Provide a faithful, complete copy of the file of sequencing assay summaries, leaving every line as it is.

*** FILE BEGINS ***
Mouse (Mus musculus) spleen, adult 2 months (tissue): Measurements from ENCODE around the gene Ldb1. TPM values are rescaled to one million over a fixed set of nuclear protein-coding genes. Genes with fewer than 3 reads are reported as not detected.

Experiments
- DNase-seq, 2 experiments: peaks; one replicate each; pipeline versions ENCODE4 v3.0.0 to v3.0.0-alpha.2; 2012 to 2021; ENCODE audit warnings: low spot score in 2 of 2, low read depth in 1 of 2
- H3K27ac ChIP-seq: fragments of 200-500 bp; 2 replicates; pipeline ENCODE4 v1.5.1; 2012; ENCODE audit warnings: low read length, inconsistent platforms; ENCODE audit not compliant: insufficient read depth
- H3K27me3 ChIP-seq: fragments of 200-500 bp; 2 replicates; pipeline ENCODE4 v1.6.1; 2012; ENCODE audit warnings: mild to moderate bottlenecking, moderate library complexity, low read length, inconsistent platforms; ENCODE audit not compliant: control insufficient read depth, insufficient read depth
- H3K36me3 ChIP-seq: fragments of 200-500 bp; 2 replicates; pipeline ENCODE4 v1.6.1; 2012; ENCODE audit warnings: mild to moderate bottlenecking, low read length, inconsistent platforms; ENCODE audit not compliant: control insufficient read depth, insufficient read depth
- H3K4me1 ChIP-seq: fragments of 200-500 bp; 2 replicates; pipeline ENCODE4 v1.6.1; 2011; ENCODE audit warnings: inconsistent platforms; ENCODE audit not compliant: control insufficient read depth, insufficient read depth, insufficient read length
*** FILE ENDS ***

Mouse (Mus musculus) spleen, adult 2 months (tissue): Measurements from ENCODE around the gene Ldb1. TPM values are rescaled to one million over a fixed set of nuclear protein-coding genes. Genes with fewer than 3 reads are reported as not detected.

Experiments
- DNase-seq, 2 experiments: peaks; one replicate each; pipeline versions ENCODE4 v3.0.0 to v3.0.0-alpha.2; 2012 to 2021; ENCODE audit warnings: low spot score in 2 of 2, low read depth in 1 of 2
- H3K27ac ChIP-seq: fragments of 200-500 bp; 2 replicates; pipeline ENCODE4 v1.5.1; 2012; ENCODE audit warnings: low read length, inconsistent platforms; ENCODE audit not compliant: insufficient read depth
- H3K27me3 ChIP-seq: fragments of 200-500 bp; 2 replicates; pipeline ENCODE4 v1.6.1; 2012; ENCODE audit warnings: mild to moderate bottlenecking, moderate library complexity, low read length, inconsistent platforms; ENCODE audit not compliant: control insufficient read depth, insufficient read depth
- H3K36me3 ChIP-seq: fragments of 200-500 bp; 2 replicates; pipeline ENCODE4 v1.6.1; 2012; ENCODE audit warnings: mild to moderate bottlenecking, low read length, inconsistent platforms; ENCODE audit not compliant: control insufficient read depth, insufficient read depth
- H3K4me1 ChIP-seq: fragments of 200-500 bp; 2 replicates; pipeline ENCODE4 v1.6.1; 2011; ENCODE audit warnings: inconsistent platforms; ENCODE audit not compliant: control insufficient read depth, insufficient read depth, insufficient read length